We may know Him personally intimately face to face. Christ does not live back in the centuries, nor amid the clouds of heaven: He is near us, with us, compassing our path in our lying down, and acquainted with all our ways. But we cannot know Him in this mortal life except through the illumination and teaching of the Holy Spirit.… And we must surely know Christ, not as a stranger who turns in to visit for the night, or as the exalted king of men—there must be the inner knowledge as of those whom He counts His own familiar friends, whom He trusts with His secrets, who eat with Him of His own bread.
To know Christ in the storm of battle; to know Him in the valley of shadow; to know Him when the solar light irradiates our faces, or when they are darkened with disappointment and sorrow; to know the sweetness of His dealing with bruised reeds and smoking flax; to know the tenderness of His sympathy and the strength of His right hand—all this involves many varieties of experience on our part, but each of them like the facets of a diamond will reflect the prismatic beauty of His glory from a new angle. (The Epistle to the Philippians [Grand Rapids: Baker, 1952], 162–63)
For the inestimable privilege of knowing Jesus Christ, Paul gladly suffered the loss of all things by which he might have sought to earn salvation apart from Christ. The apostle went so far as to count them but rubbish so that he might gain (personally appropriate) Christ. All efforts to obtain salvation through human achievement are as much rubbish as the worst vice. Skubalon (rubbish) is a very strong word that could also be rendered “waste,” “dung,” “manure,” or even “excrement.” Paul expresses in the strongest possible language his utter disdain for all the religious credits with which he had sought to impress man and God. In view of the surpassing value of knowing Christ, they are worthless. Paul would have heartily endorsed Isaiah’s declaration that “all of us have become like one who is unclean, and all our righteous deeds are like a filthy garment; and all of us wither like a leaf, and our iniquities, like the wind, take us away” (Isa. 64:6).
The phrase in Him expresses the familiar Pauline truth that believers are in Christ, a concept found more than seventy-five times in his epistles. Believers are inextricably intertwined with Christ in an intimate life and love bond. “I have been crucified with Christ,” wrote Paul to the Galatians; “and it is no longer I who live, but Christ lives in me; and the life which I now live in the flesh I live by faith in the Son of God, who loved me and gave Himself up for me” (Gal. 2:20).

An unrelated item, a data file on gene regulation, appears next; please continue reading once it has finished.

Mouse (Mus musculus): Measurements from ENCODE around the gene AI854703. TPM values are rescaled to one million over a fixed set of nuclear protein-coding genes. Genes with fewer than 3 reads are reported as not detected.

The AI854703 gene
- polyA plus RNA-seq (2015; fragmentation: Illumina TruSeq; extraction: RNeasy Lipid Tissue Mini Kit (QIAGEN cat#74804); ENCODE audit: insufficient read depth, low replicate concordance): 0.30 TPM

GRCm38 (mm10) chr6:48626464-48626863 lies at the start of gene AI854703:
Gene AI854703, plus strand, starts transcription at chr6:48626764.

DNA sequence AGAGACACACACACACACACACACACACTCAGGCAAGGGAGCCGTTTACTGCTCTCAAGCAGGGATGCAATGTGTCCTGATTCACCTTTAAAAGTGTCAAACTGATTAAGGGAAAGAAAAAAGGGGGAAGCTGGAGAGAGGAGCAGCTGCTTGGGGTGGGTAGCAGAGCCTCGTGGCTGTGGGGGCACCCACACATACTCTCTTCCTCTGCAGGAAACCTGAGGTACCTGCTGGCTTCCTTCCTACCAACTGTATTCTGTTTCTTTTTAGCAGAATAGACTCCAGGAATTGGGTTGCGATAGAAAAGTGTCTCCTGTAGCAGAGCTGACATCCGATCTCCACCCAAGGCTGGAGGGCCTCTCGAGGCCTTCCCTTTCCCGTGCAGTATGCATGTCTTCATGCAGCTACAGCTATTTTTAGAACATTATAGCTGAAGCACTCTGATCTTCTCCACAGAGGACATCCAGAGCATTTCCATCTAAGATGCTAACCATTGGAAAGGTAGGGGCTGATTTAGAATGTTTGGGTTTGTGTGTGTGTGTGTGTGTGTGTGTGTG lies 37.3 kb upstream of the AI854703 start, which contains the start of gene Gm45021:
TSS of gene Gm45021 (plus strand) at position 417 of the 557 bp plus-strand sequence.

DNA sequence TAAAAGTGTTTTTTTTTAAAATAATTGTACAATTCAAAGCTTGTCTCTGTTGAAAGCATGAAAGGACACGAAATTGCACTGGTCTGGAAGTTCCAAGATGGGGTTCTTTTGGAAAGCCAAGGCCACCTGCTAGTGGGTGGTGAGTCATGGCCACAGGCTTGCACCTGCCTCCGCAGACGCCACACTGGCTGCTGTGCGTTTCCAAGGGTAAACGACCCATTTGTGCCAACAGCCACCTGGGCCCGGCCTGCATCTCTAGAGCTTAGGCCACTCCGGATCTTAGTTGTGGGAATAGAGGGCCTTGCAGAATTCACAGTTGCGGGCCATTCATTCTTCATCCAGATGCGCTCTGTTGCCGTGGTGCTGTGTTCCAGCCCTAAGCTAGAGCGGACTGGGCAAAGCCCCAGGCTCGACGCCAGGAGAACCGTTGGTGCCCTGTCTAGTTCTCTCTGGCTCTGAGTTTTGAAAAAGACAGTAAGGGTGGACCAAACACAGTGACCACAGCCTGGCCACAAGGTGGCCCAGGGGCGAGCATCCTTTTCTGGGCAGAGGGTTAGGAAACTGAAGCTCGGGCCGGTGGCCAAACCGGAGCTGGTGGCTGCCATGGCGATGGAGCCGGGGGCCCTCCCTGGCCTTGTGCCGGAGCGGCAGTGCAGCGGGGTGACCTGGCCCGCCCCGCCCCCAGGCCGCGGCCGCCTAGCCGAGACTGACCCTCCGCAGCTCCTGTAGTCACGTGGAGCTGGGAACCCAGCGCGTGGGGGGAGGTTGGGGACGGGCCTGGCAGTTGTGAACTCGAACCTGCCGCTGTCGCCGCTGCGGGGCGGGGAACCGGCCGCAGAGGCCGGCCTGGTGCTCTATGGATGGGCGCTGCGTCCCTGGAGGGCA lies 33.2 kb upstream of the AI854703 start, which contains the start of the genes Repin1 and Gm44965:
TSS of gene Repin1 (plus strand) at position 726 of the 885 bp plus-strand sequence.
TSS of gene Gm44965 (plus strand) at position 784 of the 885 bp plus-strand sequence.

MacArthur New Testament Commentary
3:8 In coming to Christ for salvation, Paul had renounced all things and counted them worthless when compared to the excellence of the knowledge of Christ Jesus, his Lord. The excellence of the knowledge is a Hebrew way of saying “the excellent knowledge” or “the surpassing worth of knowing.”
Ancestry, nationality, culture, prestige, education, religion, personal attainments—all these the apostle abandoned as grounds for boasting. Indeed, he counted them as dung or rubbish in order that he might gain Christ.
Although the present tense is used in this verse and in the one following, Paul is looking back primarily to the time of his conversion. In order to gain Christ, he had had to turn his back on the things he had always been taught to prize most highly. If he were to have Christ as his gain, he had to say “goodbye” to his mother’s religion, his father’s heritage, and his own personal attainments.
And so he did! He completely severed his ties with Judaism as a hope of salvation. In doing so, he was disinherited by his relatives, disowned by his former friends, and persecuted by his fellow countrymen. He literally suffered the loss of all things when he became a Christian.
Because the present tense is used in verse 8, it sounds as if Paul was still seeking to gain Christ. Actually, he had won Christ when he first acknowledged Him as Lord and Savior. But the present tense indicates that this is still his attitude—he still counts all else as rubbish when compared to the value of knowing the Lord Jesus. The great desire of his heart is: “That Christ may be my gain.” Not gold, or silver, or religious reputation, but Christ.
Believers Bible Commentary